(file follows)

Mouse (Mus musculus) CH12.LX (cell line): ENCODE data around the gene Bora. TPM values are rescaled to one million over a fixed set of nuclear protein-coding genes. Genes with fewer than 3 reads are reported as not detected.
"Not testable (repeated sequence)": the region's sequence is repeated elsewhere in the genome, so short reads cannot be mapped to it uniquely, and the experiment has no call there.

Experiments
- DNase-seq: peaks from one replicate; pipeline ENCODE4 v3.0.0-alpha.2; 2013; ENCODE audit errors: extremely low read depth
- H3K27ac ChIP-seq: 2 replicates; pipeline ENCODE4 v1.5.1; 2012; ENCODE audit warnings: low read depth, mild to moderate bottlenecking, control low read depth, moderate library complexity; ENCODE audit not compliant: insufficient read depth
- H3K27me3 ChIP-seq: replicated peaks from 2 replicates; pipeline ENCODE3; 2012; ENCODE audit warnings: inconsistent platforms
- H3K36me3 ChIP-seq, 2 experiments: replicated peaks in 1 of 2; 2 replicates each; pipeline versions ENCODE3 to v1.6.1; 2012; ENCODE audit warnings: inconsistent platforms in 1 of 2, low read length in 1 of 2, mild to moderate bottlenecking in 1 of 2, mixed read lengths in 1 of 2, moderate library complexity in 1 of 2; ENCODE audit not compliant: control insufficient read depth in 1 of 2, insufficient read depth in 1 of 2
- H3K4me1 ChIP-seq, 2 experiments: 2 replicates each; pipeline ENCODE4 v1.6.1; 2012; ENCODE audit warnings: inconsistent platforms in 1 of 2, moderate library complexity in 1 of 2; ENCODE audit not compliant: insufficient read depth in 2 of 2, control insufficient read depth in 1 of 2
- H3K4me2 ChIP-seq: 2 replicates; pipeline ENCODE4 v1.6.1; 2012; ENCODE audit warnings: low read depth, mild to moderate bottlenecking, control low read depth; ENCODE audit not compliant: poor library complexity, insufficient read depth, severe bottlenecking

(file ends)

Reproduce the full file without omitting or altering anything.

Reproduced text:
Mouse (Mus musculus) CH12.LX (cell line): ENCODE data around the gene Bora. TPM values are rescaled to one million over a fixed set of nuclear protein-coding genes. Genes with fewer than 3 reads are reported as not detected.
"Not testable (repeated sequence)": the region's sequence is repeated elsewhere in the genome, so short reads cannot be mapped to it uniquely, and the experiment has no call there.

Experiments
- DNase-seq: peaks from one replicate; pipeline ENCODE4 v3.0.0-alpha.2; 2013; ENCODE audit errors: extremely low read depth
- H3K27ac ChIP-seq: 2 replicates; pipeline ENCODE4 v1.5.1; 2012; ENCODE audit warnings: low read depth, mild to moderate bottlenecking, control low read depth, moderate library complexity; ENCODE audit not compliant: insufficient read depth
- H3K27me3 ChIP-seq: replicated peaks from 2 replicates; pipeline ENCODE3; 2012; ENCODE audit warnings: inconsistent platforms
- H3K36me3 ChIP-seq, 2 experiments: replicated peaks in 1 of 2; 2 replicates each; pipeline versions ENCODE3 to v1.6.1; 2012; ENCODE audit warnings: inconsistent platforms in 1 of 2, low read length in 1 of 2, mild to moderate bottlenecking in 1 of 2, mixed read lengths in 1 of 2, moderate library complexity in 1 of 2; ENCODE audit not compliant: control insufficient read depth in 1 of 2, insufficient read depth in 1 of 2
- H3K4me1 ChIP-seq, 2 experiments: 2 replicates each; pipeline ENCODE4 v1.6.1; 2012; ENCODE audit warnings: inconsistent platforms in 1 of 2, moderate library complexity in 1 of 2; ENCODE audit not compliant: insufficient read depth in 2 of 2, control insufficient read depth in 1 of 2
- H3K4me2 ChIP-seq: 2 replicates; pipeline ENCODE4 v1.6.1; 2012; ENCODE audit warnings: low read depth, mild to moderate bottlenecking, control low read depth; ENCODE audit not compliant: poor library complexity, insufficient read depth, severe bottlenecking